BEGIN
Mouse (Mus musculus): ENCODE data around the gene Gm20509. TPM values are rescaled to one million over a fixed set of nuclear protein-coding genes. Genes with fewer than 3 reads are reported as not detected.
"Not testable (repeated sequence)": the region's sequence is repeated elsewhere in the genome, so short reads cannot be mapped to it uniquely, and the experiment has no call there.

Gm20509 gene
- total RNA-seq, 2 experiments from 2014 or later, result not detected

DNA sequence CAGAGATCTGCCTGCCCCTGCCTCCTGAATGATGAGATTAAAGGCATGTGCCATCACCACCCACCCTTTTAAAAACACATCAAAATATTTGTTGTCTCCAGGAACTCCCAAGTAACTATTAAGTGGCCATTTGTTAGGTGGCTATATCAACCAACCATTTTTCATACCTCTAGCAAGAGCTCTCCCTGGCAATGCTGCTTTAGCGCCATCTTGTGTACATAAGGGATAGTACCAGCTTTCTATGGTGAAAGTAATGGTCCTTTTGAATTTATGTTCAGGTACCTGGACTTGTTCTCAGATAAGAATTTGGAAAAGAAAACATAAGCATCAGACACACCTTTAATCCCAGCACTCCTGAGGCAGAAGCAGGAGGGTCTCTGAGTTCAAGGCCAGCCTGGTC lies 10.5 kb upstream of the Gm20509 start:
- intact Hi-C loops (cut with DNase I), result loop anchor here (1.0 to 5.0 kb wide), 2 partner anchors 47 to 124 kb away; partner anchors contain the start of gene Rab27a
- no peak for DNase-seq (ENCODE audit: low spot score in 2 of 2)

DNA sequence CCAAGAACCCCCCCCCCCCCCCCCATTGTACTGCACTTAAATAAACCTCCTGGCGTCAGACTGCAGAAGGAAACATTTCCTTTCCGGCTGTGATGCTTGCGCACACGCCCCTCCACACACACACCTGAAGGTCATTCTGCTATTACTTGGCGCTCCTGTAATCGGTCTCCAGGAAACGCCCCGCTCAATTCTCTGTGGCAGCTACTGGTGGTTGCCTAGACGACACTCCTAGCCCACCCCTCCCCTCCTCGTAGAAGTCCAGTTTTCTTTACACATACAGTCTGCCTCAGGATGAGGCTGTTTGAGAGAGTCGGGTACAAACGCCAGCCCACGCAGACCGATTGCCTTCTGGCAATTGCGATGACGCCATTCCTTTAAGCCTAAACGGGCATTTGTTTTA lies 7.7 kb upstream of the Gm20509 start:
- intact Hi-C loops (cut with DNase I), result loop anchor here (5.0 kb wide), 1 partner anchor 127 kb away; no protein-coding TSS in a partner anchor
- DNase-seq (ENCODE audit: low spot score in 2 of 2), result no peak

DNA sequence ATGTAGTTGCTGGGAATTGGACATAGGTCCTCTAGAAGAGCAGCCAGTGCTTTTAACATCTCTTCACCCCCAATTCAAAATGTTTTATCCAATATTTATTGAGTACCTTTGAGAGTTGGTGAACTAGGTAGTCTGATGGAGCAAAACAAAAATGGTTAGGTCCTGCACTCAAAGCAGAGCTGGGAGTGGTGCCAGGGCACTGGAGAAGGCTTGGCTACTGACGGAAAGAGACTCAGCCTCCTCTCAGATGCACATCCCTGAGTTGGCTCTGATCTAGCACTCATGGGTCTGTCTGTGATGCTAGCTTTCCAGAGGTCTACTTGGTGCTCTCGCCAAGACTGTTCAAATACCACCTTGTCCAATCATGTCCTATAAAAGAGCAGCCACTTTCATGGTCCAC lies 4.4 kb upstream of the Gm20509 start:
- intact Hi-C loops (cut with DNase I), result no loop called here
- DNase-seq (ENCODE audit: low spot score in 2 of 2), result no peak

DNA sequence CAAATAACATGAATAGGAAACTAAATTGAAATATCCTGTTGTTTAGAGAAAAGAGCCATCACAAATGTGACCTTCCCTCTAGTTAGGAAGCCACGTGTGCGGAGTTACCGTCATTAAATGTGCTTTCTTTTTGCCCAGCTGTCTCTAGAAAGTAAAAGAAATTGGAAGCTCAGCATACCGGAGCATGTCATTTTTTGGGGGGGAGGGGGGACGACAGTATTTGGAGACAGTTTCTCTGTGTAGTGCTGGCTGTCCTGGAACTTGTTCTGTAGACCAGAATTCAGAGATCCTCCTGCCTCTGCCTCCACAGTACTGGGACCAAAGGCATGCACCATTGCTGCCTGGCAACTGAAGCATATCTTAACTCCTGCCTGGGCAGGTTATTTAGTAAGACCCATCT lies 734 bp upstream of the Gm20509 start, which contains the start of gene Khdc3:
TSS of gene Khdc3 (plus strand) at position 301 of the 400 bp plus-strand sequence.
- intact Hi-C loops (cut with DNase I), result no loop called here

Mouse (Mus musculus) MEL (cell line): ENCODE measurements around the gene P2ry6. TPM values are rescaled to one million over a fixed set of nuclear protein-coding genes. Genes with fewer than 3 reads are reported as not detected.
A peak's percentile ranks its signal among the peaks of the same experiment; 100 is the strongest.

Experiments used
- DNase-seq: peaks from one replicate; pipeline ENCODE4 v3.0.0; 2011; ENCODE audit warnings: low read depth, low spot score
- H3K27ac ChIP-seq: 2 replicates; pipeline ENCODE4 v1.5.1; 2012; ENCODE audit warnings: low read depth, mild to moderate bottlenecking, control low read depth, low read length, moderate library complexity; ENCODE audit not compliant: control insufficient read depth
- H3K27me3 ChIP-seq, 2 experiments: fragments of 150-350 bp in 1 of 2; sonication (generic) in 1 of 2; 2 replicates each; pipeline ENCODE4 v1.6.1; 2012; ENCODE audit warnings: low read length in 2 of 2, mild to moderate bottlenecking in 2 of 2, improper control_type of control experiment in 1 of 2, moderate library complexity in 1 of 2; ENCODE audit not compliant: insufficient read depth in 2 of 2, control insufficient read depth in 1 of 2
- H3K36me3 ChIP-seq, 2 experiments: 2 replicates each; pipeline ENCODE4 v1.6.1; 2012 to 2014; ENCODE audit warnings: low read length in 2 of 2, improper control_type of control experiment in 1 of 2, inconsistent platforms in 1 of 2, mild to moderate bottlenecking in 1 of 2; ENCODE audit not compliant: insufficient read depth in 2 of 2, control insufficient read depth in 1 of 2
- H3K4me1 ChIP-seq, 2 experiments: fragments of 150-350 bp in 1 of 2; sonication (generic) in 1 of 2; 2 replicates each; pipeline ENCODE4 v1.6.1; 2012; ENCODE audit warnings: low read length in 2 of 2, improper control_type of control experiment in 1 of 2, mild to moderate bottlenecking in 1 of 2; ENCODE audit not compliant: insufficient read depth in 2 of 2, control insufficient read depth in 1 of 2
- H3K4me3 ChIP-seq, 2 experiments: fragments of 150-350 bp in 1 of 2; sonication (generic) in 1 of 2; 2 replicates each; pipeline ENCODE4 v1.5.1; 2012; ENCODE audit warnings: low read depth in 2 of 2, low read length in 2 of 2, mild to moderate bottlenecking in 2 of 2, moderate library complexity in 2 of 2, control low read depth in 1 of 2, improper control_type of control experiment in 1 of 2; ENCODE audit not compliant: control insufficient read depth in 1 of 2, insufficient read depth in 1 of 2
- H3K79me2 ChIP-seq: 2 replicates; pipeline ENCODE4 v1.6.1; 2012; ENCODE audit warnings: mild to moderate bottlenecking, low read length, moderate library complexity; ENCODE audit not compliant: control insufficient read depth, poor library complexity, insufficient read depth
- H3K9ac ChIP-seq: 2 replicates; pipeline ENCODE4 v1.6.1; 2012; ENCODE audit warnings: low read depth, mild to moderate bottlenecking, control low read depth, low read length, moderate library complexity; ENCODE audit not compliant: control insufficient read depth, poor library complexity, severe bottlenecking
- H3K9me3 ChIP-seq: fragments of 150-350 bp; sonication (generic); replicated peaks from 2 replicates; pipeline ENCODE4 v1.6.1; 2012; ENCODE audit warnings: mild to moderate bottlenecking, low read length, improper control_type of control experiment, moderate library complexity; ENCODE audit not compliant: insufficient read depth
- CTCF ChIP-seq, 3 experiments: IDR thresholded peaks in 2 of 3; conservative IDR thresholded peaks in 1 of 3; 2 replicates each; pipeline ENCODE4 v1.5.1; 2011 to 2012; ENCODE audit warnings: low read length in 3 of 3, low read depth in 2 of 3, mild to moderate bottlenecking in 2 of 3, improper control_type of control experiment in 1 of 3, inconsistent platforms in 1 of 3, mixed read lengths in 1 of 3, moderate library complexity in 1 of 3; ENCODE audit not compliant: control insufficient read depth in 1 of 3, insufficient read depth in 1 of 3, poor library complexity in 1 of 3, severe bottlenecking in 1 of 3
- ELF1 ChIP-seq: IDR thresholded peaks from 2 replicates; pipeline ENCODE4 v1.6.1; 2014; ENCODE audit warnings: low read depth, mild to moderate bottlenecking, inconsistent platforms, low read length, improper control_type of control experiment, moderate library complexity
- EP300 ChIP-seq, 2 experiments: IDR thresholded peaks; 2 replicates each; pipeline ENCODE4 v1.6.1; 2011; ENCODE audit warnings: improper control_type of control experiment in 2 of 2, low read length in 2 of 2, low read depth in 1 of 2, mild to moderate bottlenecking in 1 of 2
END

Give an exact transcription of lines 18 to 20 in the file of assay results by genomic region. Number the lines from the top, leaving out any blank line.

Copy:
A peak's percentile ranks its signal among the peaks of the same experiment; 100 is the strongest.

Experiments used
- DNase-seq: peaks from one replicate; pipeline ENCODE4 v3.0.0; 2011; ENCODE audit warnings: low read depth, low spot score